Each week we publish a number of tips and techniques via twitter, Google+, the forums, the blog; and now the newsletter. Wherever you are, there’s always a way to improve what you’re doing.


Back

Back.



When it comes to the squat, Powerlifter Rick Walker clearly knows what he’s talking about.
If you’ve ever tackled this wonderful exercise yourself and felt that your form just didn’t feel quite right, check out his article Addressing Weaknesses in The Squat. To give you an idea of what it’s all about, here’s how he corrects one of the more common problems found in squat technique – the simple act of Bending at the Knees First.
Over to Rick.

This is a common problem among many beginning squatters as the lifter is usually afraid of falling backwards with the weight. Instead of sitting back first, the lifter will bend at the knees to go down. This causes the knees to go forward well over the toes and often times causes the lifter to go up onto their toes in the hole. This is not only dangerous, but you are limiting how much you can squat. The pressure on the patellar tendons in this position is tremendous and leads to big time problems down the road.
Yes, some lifters, especially Olympic lifters, can adapt to these kinds of stresses from having their knees that far forward.
However, the goal here is to improve the squat and move more weight, and that will be accomplished by sitting back into the squat.

How to fix it

The lifter must learn to sit back and not down. This can take a long time to get them to do, and even longer to get them to do it under maximum loads. I start all newbie squatters on a box.
I use a very high box and a very light load, usually the empty bar with some light JumpStretch© bands attached for tension. The basic commands I give are for the lifter to sit back like he is searching for a chair that is behind him. Once the lifter can get down to the high box by sitting back, I lower it an inch and start all over. Eventually the lifter will be able to sit back to a parallel box and the movement will become second nature.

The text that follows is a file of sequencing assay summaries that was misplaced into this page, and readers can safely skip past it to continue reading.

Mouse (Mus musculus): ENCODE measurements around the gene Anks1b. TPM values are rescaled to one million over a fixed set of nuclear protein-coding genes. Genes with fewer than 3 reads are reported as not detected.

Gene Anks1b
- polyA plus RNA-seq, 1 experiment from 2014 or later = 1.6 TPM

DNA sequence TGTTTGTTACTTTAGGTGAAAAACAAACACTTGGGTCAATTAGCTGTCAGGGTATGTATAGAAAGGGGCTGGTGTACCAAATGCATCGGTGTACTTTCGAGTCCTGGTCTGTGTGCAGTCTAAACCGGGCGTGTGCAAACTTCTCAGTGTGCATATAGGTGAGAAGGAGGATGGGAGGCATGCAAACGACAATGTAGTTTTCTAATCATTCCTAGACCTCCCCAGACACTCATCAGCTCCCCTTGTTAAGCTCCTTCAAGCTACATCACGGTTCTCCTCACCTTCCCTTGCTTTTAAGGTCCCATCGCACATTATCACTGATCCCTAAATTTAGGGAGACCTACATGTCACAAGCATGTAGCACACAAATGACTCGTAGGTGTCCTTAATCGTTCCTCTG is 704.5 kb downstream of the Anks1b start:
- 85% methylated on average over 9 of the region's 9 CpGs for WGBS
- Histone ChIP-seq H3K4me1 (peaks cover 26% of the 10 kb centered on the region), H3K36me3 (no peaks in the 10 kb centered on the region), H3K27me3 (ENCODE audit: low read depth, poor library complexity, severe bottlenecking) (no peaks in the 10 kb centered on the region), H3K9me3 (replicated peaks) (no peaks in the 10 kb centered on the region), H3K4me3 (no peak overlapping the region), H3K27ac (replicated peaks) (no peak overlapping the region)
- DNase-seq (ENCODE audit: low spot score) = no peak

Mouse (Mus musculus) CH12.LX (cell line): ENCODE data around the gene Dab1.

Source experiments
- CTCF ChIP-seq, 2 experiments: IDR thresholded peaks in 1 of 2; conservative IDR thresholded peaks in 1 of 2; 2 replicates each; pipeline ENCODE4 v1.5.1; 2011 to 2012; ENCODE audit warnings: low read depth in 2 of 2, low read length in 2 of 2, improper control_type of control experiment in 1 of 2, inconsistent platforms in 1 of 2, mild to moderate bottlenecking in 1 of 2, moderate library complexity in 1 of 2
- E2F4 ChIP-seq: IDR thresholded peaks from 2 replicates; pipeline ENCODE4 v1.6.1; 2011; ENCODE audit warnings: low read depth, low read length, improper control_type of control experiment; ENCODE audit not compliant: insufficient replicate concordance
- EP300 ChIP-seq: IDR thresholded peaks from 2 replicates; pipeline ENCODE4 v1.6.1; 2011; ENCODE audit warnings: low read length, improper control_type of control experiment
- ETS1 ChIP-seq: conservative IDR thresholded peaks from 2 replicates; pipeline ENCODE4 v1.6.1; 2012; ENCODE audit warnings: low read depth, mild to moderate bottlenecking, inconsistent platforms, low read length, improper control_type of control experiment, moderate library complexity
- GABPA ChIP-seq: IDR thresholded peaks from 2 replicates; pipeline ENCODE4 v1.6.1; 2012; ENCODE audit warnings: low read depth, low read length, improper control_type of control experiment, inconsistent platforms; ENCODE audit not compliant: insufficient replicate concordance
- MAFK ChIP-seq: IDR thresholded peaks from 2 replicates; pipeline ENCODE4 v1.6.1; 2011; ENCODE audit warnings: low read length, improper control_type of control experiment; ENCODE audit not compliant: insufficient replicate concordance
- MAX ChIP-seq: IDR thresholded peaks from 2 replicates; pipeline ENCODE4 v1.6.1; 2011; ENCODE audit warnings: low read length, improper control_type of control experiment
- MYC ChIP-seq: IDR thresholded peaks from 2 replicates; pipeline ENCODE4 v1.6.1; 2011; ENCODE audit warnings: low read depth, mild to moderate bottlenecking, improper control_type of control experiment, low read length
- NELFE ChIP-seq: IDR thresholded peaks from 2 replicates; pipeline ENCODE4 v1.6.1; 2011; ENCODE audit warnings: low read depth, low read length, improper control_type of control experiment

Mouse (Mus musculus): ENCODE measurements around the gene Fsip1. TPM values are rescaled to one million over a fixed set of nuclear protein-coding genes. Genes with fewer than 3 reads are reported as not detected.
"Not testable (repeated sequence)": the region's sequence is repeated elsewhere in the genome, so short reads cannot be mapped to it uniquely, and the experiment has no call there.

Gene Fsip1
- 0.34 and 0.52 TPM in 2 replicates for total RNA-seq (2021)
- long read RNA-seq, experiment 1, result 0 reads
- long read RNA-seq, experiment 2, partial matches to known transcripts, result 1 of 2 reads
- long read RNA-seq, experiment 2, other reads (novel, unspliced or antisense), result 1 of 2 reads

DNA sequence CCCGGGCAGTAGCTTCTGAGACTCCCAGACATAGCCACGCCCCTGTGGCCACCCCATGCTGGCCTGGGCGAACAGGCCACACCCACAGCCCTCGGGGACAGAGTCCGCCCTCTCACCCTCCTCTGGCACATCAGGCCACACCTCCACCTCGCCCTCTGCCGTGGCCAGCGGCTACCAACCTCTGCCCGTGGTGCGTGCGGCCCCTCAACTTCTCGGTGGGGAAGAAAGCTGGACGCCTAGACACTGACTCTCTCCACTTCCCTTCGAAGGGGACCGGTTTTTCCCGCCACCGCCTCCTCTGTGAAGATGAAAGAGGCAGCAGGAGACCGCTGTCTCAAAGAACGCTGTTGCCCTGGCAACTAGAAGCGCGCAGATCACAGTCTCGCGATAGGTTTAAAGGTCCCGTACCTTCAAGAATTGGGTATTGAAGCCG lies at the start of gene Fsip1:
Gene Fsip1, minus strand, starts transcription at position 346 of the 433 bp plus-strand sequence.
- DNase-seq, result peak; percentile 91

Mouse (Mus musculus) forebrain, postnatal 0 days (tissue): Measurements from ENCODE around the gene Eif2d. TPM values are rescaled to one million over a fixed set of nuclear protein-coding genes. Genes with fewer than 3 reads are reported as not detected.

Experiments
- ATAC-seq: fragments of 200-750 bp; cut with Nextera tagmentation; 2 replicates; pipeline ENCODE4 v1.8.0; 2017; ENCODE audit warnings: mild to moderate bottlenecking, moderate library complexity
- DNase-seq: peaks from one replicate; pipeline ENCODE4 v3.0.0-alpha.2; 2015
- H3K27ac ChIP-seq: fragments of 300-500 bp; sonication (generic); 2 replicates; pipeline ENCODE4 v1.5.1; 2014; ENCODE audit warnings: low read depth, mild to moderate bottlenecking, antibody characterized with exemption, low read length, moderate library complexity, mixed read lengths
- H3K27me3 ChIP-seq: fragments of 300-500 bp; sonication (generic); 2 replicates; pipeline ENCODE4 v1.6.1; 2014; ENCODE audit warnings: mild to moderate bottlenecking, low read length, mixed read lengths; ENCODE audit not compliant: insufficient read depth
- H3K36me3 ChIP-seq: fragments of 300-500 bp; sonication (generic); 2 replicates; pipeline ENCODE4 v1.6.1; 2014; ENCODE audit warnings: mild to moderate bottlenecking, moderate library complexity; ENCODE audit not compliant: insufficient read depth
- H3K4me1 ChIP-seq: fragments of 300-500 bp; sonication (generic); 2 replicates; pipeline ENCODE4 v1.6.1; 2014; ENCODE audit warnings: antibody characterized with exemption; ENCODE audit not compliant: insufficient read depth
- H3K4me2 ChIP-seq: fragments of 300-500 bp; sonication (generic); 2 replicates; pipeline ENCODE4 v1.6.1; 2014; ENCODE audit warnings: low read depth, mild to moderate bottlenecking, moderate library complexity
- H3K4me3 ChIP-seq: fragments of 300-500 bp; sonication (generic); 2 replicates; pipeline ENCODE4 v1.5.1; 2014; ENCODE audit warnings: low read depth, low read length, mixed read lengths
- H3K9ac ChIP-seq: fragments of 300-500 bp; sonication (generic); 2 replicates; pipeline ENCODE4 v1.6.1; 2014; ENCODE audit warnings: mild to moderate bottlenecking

Another possible reason for the lifter’s inability to sit back is hamstring strength. If the lifter has weak hamstrings, he won’t be able to sit back into a squat without falling. It gets much worse as the weight increases. To address this, get the lifter on the glute-ham machine pronto!
This is the best way to bring up lagging hamstrings and prepare the lifter for handling more weight in the squat correctly. I have also found Romanian Deadlifts and reverse hypers to be effective for improving the sit back portion of the squat.

And yes, I can assure you that it works. Cheers, Rick.

Checking Out : Resilience Breathing

Powerful techniques.
If you ever find yourself in any sort of stressful situation (physical or mental), you need this. In Resilience Breathing, Sonnon outlines a series of breathing techniques to help you counterract that stress, and regain control. They really do make a huge difference.
And the best part? The entire package is absolutely free.
Beautiful.

Quick update on the superb Fixing Elbow Pain we mentioned recently. There’s a full review here, but suffice to say that if you’ve ever experienced conditions like Tennis Elbow or Golfer’s Elbow, it’s essential reading.
Love it.

Exercise of the Week : Korean Dips

Love bodyweight exercises? Here’s an unusual dip variation you might like to try – the Korean Dip. Good fun.



NB : if you enjoy the occasional dip variation such as this, here are a few more you might like to experiment with.


Incidentally, if you’d like to get in touch regarding this or any other aspect of strength, you can contact me here. Look forward to hearing from you.

Kettlebell Exercise Demonstrations & Tutorials

Pavel Tsatsouline with Flamebell

Suffice to say that we’ve looked at a lot of kettlebell exercises and variations over the years – in the form of tips, tutorials and demonstrations.
Where do you find them all? Right here – a complete list of Kettlebell Exercise Demonstrations & Tutorials.
Enjoy.

Free Downloads from the Strength Kit

Returning to Heavy Training After a Break

I recently added a number of resources to the Straight to the Bar Strength Kit, and as a Strength & Fitness Newsletter subscriber you’re more than welcome to download as many of them as you like. Several great eBooks, podcasts and videos – all absolutely free.
Just head over here, save them to your hard-drive, and dive in.
Good stuff.


NB : This is an ever-changing list. If you’d like to put your own work in front of a fantastic strength-focussed audience, let me know.